After outrage from many of its own employees over its abrupt censoring of a Chinese blogger, Microsoft has formulated a new policy to deal with requests from a government that alleges posted material violates its laws.
The measures were detailed by Microsoft's top lawyer, Brad Smith, at the Government Leaders Forum in Lisbon on Tuesday.
Smith said that Microsoft will only remove blogs when given proper legal notice, and even then, will only block access to that material within the country where it is deemed unlawful. The site will still be viewable from outside the country, he said.
Microsoft is readying technology that will allow the blocking of blogs just within a specific country, according to Smith. "We will act when we have the legal duty to do so," he said. "We will act when we are given the kind of notice that clearly makes that duty binding upon us."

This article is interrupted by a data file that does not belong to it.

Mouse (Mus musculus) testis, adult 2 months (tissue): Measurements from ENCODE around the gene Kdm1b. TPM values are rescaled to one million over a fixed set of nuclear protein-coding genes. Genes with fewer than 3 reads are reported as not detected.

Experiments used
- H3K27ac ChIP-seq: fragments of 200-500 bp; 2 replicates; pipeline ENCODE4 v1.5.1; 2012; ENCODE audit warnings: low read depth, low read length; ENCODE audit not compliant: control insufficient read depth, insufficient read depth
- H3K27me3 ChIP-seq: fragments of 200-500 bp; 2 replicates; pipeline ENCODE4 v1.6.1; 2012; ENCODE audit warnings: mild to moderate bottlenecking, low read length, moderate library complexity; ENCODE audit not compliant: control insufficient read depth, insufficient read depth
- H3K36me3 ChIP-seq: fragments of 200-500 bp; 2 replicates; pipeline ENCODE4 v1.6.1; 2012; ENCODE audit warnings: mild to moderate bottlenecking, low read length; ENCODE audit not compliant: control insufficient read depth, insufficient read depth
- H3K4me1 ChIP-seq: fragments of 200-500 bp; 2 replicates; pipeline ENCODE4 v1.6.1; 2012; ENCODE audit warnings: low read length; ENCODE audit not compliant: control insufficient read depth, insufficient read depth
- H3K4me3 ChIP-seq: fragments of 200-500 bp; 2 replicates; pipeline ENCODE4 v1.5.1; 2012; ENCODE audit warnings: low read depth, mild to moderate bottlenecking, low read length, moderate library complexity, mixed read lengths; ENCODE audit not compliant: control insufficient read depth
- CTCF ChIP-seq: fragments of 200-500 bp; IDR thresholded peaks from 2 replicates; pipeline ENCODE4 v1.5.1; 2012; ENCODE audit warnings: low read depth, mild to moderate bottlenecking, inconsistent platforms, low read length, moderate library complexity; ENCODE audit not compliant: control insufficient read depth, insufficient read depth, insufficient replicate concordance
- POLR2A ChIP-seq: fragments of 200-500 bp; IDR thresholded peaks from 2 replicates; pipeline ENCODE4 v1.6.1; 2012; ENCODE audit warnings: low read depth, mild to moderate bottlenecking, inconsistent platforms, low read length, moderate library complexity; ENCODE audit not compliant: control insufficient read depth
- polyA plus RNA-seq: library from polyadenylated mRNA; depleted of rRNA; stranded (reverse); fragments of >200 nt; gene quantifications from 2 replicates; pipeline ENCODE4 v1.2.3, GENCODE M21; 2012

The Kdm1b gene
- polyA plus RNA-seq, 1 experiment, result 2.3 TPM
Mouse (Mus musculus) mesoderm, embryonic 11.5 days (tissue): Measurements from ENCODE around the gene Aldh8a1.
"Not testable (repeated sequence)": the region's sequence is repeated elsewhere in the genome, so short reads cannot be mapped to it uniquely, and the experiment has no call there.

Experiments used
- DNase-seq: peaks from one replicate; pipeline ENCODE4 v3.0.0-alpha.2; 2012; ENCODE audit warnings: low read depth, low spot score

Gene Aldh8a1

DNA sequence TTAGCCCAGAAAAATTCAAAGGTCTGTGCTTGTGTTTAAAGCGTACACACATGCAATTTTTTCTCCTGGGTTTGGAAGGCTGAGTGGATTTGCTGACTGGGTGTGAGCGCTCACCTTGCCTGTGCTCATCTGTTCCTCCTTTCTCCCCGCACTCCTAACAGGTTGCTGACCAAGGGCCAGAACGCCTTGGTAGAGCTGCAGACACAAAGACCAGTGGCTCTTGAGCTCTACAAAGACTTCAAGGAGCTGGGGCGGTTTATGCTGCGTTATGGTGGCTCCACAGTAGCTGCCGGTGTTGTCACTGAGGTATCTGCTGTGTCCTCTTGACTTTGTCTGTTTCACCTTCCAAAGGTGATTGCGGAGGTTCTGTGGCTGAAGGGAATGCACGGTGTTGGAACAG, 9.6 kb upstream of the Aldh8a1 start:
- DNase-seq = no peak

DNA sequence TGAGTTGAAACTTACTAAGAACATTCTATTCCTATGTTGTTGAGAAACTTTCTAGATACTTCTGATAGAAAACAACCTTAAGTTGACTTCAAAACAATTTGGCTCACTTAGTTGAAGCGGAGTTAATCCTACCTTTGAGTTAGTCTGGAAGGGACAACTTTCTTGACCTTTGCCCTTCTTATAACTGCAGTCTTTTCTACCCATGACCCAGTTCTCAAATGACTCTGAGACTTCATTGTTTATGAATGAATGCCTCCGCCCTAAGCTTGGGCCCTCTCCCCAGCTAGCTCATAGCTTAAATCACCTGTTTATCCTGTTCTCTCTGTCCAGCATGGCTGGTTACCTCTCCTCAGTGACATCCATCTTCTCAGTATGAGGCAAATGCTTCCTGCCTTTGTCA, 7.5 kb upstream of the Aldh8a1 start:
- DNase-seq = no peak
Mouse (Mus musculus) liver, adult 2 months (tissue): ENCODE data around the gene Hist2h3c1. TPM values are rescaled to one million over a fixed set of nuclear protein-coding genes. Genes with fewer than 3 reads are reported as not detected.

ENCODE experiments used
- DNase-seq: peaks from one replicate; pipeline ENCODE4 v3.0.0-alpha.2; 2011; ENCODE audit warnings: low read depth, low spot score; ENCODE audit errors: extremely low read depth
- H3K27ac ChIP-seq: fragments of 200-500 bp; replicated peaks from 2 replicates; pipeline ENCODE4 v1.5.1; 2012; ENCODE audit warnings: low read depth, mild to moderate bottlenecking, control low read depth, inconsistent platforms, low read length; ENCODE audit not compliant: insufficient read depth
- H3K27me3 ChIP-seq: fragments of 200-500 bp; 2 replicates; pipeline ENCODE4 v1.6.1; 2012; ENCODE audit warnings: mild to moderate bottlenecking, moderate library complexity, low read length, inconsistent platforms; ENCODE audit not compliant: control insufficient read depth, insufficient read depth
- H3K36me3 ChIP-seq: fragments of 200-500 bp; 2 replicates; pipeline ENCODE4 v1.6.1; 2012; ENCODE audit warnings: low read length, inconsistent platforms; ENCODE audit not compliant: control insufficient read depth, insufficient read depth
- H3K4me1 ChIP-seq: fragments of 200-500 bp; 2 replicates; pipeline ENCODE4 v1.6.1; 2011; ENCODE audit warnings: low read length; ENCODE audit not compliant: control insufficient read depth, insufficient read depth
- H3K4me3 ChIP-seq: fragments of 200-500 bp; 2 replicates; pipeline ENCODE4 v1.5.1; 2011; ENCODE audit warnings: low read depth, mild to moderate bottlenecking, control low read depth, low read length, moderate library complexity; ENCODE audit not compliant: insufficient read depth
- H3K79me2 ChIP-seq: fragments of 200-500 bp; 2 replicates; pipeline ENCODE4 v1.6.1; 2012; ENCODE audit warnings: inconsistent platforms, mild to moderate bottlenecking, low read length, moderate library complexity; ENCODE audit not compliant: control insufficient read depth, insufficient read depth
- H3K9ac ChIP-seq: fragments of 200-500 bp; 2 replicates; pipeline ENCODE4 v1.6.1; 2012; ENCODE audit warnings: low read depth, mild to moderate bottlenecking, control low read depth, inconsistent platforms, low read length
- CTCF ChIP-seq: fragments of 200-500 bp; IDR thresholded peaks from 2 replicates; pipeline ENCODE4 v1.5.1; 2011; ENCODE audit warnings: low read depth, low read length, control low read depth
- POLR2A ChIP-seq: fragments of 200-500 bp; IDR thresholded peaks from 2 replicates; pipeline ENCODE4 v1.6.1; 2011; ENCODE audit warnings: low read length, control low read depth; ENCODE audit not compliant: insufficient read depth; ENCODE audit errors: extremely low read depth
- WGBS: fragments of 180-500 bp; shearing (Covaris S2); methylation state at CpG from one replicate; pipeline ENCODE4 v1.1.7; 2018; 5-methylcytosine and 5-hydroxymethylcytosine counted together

Moreover, Microsoft will notify the owner of the blog that the site was removed as a result of a notice from government.
The unexpected announcement was immediately praised by Mary Robinson, former president of Ireland and former United Nations High Commissioner for Human Rights, who said she was "extremely pleased" and the move was of "crucial importance."
Microsoft's new policy is a clear response to the wide criticism the company received over the last month since it shut down the site of Chinese blogger Zhao Jing, also known as Michael Anti.
After Microsoft removed the site from its MSN Spaces at the end of last year, the company was sharply criticized for aiding in the enforcement of laws widely considered rights to free expression.